I can honestly say I've never seen a waiter move so fast. Laura sat across the table from me crying. No. Sobbing. It was only moments earlier that this same waiter had leisurely placed a stack of pancakes on the table in front of each of us. Laura stared at her plate, her eyes welling with tears, as he sat the syrup between us. Within seconds, she was quietly sobbing. I opened my mouth to speak, but the poor, unsuspecting waiter beat me to the punch, asking if something was wrong with her order. I’m not sure how, but she managed to sputter out that he had forgotten the blueberries that should have accompanied her blueberry pancakes. By this time, the sobs weren't so quiet. Suddenly, we were being served by Flash Gordon himself. And you should have seen the mountain of blueberries that showed up moments later.
Now, I myself have never burst into tears over a missing item from my breakfast order, but I've also never ordered a side of Reese’s Cups and had the server not bring them either. I can see how that could send me into a sob spiral during a specific few days each month.
Every woman reacts differently to PMS. A lucky few don’t really react at all. But research tells us that approximately 70-80% of women suffer from PMS-related food cravings, bloating, fatigue, sleep disturbances, mood swings, and irritability – all of which have the potential to sabotage any attempt at a healthy eating routine.
PMS is actually kind of a double whammy. First, you get the cravings. If you're like me, it’s typically for sweet, starchy foods with a back up punch of fat, like, say, chocolate fudge ice cream with brownie pieces (admit it, you’re wondering if there’s any in your freezer right now). Then, your mind says “you don’t need that” but your mood says “the hell I don’t!” And you dig in. A half a carton of ice cream later, you’re standing on the scale freaking out when, really, that three extra pounds you’re seeing isn’t the ice cream and will just as mysteriously disappear from the scale in a few days.
Ultimately, it’s probably a safe bet that if you’re craving something that’s a healthy eating no-no, then your PMS mentality is saying “yes-yes.” Here are a few foods that your healthy diet and your PMS can agree on.
Chocolate – That’s right ladies...I said chocolate. You can run to the store right after you finish reading this. Our bodies crave certain foods for a reason – whether its PMS related or not. Chocolate happens to release calming endorphins that reduce anxiety. Not to mention, it’s high in magnesium which lifts moods and reduces water retention. Now, don’t go out and clear the shelves at the Godiva store. Overindulging in sugar, salt, and caffeine can backfire and cause bloating and fluid retention (not to mention weight gain). So, the word to remember here is moderation.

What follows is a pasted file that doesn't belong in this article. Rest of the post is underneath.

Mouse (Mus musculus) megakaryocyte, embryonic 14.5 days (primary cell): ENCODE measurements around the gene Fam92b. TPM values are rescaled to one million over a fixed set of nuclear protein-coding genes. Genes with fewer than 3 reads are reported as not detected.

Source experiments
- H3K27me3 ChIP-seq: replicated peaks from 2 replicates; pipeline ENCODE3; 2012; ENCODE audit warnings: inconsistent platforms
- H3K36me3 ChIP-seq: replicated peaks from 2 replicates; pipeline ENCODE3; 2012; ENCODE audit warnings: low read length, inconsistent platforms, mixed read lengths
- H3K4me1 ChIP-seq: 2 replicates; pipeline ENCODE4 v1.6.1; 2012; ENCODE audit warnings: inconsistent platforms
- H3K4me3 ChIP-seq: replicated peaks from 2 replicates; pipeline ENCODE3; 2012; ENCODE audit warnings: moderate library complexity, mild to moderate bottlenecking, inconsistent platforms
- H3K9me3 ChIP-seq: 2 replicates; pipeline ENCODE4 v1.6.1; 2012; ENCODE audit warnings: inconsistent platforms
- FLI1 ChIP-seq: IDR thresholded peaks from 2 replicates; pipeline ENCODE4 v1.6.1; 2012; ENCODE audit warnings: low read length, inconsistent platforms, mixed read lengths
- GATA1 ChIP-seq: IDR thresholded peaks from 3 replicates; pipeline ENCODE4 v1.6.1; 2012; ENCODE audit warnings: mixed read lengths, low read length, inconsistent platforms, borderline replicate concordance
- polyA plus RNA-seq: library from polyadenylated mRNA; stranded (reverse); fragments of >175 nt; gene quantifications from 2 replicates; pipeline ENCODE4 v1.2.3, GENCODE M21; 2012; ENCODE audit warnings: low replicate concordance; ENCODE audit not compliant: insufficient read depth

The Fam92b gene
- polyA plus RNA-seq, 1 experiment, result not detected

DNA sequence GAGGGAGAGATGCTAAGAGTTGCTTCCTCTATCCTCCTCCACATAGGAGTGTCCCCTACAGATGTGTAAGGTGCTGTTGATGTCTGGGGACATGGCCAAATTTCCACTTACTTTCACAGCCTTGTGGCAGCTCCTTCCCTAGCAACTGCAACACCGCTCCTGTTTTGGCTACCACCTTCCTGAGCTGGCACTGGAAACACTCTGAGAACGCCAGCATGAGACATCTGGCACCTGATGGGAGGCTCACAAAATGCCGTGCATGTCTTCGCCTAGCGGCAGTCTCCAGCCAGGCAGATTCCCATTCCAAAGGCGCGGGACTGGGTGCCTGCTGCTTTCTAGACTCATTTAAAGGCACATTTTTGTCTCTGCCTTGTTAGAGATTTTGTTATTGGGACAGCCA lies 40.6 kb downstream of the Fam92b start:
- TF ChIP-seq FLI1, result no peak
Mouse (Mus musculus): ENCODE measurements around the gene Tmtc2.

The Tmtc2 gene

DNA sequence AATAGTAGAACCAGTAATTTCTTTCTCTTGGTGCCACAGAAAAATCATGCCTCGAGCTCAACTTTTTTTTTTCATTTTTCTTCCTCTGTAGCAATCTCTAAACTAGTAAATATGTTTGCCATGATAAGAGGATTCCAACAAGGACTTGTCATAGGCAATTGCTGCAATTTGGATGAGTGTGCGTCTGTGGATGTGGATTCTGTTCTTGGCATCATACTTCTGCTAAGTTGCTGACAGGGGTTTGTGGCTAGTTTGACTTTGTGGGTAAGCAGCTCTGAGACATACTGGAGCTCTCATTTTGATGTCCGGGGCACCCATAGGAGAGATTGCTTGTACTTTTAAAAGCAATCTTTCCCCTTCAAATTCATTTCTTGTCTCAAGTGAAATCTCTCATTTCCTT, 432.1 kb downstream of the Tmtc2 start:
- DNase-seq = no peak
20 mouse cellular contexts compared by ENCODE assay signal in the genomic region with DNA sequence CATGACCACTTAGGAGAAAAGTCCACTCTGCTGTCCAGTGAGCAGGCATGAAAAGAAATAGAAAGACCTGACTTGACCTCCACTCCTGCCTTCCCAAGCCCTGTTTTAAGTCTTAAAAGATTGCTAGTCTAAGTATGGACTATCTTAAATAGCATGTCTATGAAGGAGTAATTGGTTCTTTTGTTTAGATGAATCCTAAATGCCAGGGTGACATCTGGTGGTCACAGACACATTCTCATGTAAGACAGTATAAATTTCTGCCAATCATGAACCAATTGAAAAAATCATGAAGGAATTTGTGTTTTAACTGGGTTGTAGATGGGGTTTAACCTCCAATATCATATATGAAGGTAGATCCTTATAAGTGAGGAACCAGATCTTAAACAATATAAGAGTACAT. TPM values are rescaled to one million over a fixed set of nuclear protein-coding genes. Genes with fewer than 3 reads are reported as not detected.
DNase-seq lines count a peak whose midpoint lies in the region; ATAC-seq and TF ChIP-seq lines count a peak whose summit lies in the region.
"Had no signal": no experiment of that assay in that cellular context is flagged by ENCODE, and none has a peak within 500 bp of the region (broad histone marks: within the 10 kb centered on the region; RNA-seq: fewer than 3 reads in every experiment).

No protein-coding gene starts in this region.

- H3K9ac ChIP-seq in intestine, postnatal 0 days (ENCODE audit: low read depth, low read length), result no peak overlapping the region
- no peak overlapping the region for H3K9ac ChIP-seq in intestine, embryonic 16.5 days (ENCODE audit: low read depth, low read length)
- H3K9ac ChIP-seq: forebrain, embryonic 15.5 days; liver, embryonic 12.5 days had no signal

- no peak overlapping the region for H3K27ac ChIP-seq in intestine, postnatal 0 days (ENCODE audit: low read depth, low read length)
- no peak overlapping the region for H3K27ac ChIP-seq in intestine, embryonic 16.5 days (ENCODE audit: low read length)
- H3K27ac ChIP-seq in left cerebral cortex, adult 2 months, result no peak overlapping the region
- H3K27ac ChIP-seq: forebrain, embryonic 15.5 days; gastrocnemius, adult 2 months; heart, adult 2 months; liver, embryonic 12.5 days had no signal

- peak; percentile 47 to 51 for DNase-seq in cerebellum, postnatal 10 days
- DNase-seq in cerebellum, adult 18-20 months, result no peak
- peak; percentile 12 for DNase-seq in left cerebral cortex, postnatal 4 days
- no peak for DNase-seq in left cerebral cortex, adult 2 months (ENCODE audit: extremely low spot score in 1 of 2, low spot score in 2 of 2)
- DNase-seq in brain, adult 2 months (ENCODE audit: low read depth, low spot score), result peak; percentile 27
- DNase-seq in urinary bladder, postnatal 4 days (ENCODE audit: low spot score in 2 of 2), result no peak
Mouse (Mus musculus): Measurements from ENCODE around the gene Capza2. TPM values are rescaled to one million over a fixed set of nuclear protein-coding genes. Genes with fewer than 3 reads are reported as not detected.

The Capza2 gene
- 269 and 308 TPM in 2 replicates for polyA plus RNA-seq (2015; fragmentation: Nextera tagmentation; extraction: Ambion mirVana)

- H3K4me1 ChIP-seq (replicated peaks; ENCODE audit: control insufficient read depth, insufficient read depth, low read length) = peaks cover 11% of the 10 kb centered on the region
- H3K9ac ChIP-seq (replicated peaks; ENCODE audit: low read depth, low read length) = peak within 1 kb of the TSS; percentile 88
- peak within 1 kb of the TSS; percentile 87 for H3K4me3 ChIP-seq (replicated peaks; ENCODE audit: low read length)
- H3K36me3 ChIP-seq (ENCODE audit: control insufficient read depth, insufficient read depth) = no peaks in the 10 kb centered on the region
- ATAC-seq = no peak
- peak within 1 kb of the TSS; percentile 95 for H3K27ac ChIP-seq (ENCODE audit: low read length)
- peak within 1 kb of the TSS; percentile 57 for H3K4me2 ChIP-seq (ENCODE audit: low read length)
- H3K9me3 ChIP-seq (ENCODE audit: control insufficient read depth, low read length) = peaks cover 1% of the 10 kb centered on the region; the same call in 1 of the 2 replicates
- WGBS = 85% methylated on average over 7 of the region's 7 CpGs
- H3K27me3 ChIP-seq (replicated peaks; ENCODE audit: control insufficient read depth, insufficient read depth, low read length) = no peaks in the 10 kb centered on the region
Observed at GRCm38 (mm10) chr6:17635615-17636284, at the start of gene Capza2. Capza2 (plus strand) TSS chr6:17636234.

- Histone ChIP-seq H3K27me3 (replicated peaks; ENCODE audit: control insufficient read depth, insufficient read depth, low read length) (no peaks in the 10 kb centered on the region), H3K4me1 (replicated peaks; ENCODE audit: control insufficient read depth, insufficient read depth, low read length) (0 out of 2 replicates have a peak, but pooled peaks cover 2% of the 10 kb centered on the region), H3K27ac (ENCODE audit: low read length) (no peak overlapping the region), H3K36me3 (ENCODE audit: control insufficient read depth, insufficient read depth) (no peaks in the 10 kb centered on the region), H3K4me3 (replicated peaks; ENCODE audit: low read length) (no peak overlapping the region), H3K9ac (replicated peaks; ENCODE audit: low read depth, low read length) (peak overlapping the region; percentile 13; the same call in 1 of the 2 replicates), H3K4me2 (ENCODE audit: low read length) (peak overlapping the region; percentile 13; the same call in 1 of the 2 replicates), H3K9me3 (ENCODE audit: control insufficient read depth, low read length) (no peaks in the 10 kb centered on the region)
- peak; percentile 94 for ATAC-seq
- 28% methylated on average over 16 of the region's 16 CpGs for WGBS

Carbs – The healthy ones, that is. Not simple carbs (sweets, breads, sugars) that offer a brief feel-good high, followed by a wicked mood change and energy crash. You want the ones like us...the complex ones (whole grains, beans, nuts, etc.). Complex carbs decrease premenstrual depression, moodiness, irritability, and those cravings for their counterparts – simple carbs. Complex carb-rich foods help the mood-enhancing amino acid tryptophan to make serotonin. Low serotonin levels can lead to PMS-related depression, fatigue, and sleep problems. So, you don’t want to have that gauge sitting on the E like my gas tank often is.
Fat – Yes. Fat is your friend. I know, you’re loving me more and more right now. A study in the Journal of Reproductive Health found that women who were given a pill containing a mix of essential fatty acids significantly reduced their symptoms of PMS. Another study published in Nutrition Research, found that women who supplemented their diet with omega-3 also found relief. Bottom line? Don't be shy of healthy fats (avocados, salmon, nuts, olive oil) or you can always consider a high quality supplement too.
Obviously, food isn’t the only way to help ease the symptoms of PMS. You can always participate in mind-body activities such as yoga or tai chi to help calm yourself and increase serotonin levels. Or, my personal favorite, get a massage by an experienced therapist. It offers the same benefits, which is why you’re so sleepy when it’s over and won't leave you crying over blueberries.
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